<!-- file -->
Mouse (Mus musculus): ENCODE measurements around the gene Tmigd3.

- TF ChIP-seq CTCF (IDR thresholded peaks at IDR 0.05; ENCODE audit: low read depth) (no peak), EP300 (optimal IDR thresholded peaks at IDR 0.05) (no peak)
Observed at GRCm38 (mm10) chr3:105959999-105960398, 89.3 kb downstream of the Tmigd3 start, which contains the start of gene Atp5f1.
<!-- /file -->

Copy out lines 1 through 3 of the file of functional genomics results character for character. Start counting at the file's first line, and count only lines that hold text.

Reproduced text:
Mouse (Mus musculus): ENCODE measurements around the gene Tmigd3.

- TF ChIP-seq CTCF (IDR thresholded peaks at IDR 0.05; ENCODE audit: low read depth) (no peak), EP300 (optimal IDR thresholded peaks at IDR 0.05) (no peak)
Observed at GRCm38 (mm10) chr3:105959999-105960398, 89.3 kb downstream of the Tmigd3 start, which contains the start of gene Atp5f1.